His project to restore the Communist Party’s overbearing role has grim implications for China and the world.
Xi Jinping was 31 when he arrived in Iowa in 1985. A junior Communist Party official at the time, he was on a two-week tour to learn about animal feed. His hosts liked him and he liked them. The highlight of his trip was a two-night stay with families in the small town of Muscatine. Mr Xi slept in a room decorated with posters from “Star Trek” and “Star Wars”. He tried popcorn for the first time. By all accounts, he loved Iowa.
Embroidered stories like this led many observers to be optimistic in 2012, when Mr Xi became China’s leader. His father was a revolutionary pioneer, who later backed economic opening and reform as a provincial boss. Mr Xi grew up as a “princeling”, a child of party royalty. Some guessed he would follow in his father’s pragmatic footsteps. But he has taken a different path.
Far from being a reformer, Mr Xi sees himself as a restorer—of the party and its central role in society, and of China and its role in the world. He has amassed more power and wielded it more ruthlessly than any Chinese leader since Mao Zedong. As his power has grown, so has China’s ambition. At the party’s five-yearly congress, starting on October 16th, Mr Xi will almost certainly be given another term as supreme leader, possibly setting him up as ruler for life. Understanding his origins and his beliefs has never been more important.
That is the aim of our eight-part podcast series, “The Prince”, and of this week’s Briefing. In dozens of interviews, people who have studied Mr Xi up close and from afar explained to us what motivates him. The result is a portrait of an enigmatic man whose plans hold troubling implications for China and the world alike.
The heart of Mr Xi’s plan is to restore the Communist Party, which had faded from the lives of many people. He came of age in the Cultural Revolution, when Mao upended society by mobilising the Red Guards to attack intellectuals and officials deemed insufficiently loyal. Mr Xi’s father was tortured. His half-sister took her own life. Mr Xi was sent to live in a cave in the countryside for seven years to learn the virtues of hard work.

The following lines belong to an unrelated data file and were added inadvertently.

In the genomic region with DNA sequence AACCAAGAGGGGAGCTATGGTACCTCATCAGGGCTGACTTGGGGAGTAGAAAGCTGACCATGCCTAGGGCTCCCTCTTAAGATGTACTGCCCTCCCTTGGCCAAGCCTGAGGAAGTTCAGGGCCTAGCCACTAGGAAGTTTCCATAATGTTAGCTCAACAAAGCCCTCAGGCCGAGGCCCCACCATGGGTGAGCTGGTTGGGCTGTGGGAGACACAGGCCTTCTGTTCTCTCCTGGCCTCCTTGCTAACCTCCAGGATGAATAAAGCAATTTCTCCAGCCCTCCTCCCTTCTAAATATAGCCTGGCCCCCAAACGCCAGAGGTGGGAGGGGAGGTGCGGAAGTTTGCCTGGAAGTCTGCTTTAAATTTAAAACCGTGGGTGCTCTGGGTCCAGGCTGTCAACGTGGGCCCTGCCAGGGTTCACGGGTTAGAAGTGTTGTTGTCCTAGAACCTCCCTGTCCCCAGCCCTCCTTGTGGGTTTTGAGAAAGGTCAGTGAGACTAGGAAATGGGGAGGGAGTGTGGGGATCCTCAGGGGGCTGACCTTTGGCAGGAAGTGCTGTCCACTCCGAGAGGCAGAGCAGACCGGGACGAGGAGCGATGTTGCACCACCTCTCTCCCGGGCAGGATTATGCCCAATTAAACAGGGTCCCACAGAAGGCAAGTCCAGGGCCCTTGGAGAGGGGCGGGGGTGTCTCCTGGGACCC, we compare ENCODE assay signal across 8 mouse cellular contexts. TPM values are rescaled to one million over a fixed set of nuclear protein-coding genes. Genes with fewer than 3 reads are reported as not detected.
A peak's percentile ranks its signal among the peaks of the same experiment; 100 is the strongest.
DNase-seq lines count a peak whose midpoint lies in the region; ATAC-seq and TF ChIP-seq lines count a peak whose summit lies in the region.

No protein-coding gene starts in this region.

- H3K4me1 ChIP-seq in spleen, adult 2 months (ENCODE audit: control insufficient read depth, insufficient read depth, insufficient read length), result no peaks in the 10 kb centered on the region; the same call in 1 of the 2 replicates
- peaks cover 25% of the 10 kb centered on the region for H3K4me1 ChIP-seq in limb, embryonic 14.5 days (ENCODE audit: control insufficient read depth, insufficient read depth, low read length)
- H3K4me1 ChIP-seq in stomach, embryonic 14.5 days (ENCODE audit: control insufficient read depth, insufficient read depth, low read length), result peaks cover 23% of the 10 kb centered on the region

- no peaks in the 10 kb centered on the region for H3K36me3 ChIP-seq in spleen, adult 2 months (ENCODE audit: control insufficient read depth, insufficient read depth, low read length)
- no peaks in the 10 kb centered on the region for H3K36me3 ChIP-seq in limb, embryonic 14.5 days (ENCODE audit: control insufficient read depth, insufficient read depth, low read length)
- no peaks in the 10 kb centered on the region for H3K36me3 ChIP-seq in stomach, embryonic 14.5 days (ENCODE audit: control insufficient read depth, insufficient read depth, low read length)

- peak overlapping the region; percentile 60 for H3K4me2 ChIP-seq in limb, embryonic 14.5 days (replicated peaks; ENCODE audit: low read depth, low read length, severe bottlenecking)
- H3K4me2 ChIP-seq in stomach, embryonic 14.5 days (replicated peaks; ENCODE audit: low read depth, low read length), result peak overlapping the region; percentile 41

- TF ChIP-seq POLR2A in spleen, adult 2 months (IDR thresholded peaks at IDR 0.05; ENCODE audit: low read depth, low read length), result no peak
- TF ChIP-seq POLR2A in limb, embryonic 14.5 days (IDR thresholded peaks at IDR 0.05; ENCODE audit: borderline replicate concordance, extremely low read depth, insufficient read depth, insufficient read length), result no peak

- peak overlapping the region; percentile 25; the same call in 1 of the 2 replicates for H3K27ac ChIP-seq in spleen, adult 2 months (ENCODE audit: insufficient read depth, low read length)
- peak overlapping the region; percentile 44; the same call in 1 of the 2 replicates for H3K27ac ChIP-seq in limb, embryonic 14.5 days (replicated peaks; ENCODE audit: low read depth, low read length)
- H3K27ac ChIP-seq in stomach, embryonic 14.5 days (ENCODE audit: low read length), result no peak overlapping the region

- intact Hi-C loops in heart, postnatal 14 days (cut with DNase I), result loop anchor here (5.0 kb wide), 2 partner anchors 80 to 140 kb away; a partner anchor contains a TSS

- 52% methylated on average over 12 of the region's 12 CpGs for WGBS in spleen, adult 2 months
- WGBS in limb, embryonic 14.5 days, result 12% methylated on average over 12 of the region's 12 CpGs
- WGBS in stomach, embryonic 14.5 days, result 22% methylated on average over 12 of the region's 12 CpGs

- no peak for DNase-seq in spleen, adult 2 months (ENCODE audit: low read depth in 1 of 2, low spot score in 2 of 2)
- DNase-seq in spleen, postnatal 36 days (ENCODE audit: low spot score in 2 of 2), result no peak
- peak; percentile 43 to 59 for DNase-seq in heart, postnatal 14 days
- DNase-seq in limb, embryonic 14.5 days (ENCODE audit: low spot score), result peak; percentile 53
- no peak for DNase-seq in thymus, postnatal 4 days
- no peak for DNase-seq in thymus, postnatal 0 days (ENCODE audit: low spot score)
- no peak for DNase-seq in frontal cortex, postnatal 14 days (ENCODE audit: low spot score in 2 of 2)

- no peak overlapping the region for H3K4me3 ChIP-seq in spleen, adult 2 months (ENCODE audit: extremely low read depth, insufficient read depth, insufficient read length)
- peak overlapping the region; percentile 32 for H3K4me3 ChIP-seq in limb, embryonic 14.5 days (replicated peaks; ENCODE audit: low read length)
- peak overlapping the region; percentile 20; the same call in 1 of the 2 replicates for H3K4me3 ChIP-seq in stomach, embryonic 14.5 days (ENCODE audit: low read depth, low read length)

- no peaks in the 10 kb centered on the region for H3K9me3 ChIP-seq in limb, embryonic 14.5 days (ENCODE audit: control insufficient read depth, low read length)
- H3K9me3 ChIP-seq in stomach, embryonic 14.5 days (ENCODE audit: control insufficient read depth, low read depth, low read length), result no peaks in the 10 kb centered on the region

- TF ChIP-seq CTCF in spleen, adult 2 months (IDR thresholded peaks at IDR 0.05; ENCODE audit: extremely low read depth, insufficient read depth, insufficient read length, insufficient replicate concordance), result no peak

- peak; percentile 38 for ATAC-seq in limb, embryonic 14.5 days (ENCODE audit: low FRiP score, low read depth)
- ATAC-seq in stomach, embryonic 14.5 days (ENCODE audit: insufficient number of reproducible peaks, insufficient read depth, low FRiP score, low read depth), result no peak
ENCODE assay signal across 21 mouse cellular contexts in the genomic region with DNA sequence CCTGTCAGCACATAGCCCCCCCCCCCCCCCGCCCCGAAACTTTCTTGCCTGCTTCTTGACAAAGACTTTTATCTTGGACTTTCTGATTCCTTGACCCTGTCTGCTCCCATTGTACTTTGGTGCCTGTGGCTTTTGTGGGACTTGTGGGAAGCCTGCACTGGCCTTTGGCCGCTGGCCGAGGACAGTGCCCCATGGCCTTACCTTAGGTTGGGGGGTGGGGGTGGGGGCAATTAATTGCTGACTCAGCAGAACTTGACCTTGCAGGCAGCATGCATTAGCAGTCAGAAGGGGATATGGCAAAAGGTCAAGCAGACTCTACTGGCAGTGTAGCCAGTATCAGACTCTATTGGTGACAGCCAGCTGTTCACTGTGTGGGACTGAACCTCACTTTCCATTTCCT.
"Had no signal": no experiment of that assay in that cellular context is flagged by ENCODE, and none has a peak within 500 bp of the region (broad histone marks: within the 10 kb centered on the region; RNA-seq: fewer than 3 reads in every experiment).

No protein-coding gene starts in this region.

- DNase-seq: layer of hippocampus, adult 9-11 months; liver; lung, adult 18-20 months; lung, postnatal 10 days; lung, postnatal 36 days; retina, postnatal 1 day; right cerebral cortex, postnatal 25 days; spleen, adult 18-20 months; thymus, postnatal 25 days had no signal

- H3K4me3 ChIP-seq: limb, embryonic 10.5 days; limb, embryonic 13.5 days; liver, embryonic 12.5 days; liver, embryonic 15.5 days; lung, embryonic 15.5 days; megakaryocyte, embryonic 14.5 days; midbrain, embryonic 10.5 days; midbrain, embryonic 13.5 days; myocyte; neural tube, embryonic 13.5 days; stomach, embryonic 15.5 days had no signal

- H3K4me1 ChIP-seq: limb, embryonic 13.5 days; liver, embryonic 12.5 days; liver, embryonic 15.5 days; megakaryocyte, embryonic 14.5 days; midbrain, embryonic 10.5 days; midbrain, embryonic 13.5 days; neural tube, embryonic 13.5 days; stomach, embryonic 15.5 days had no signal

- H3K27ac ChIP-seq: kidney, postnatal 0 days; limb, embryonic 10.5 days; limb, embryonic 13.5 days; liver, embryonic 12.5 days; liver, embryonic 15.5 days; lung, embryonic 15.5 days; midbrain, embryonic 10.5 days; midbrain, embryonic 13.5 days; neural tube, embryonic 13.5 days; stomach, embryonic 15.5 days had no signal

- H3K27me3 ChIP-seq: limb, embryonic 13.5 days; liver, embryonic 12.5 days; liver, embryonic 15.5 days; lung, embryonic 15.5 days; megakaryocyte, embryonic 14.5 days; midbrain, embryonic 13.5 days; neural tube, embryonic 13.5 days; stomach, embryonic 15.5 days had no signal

According to party mythology, the experience transformed Mr Xi from an entitled princeling into a man of the people. A source quoted in an American diplomatic cable saw it another way: Mr Xi survived “by becoming redder than red”. Rather than reject the party after Mao’s purges, he dedicated himself to restoring it. The party, to his mind, was the only institution able to prevent such chaos from recurring. So it made sense for its leaders to turn to him in 2012, when many thought the party had again lost its way. To save it, they believed, it needed discipline and a renewed sense of purpose.
China’s president has given it that in spades. His anti-corruption campaign set a new tone—and doubled as a purge of his rivals. He has since reinjected the party into all aspects of life. Party committees have been set up in private firms and reinvigorated at the neighbourhood level, where grassroots members help enforce his “zero-covid” policy. Mr Xi has created party bodies with new powers to oversee government ministries. As he says, “Government, the army, society and schools, east, west, south, north and centre—the party leads them all.”
Mr Xi wants to restore China, too. In 2018 a new revelation of the president’s philosophy laid out ten principles for diplomats to follow. Top of the list was maintaining the authority of the party. Second was “realising the rejuvenation of the Chinese nation”. Whereas Mao united the country and Deng Xiaoping helped it prosper, Mr Xi believes he will be the one to make it great again. He talks of a West that is in decline and of the world experiencing “great changes unseen in a century”. The phrase has roots in the late Qing era, when China was humiliated by foreign powers. Mr Xi has turned it on its head.
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This article appeared in the Leaders section of the print edition under the headline "The Prince"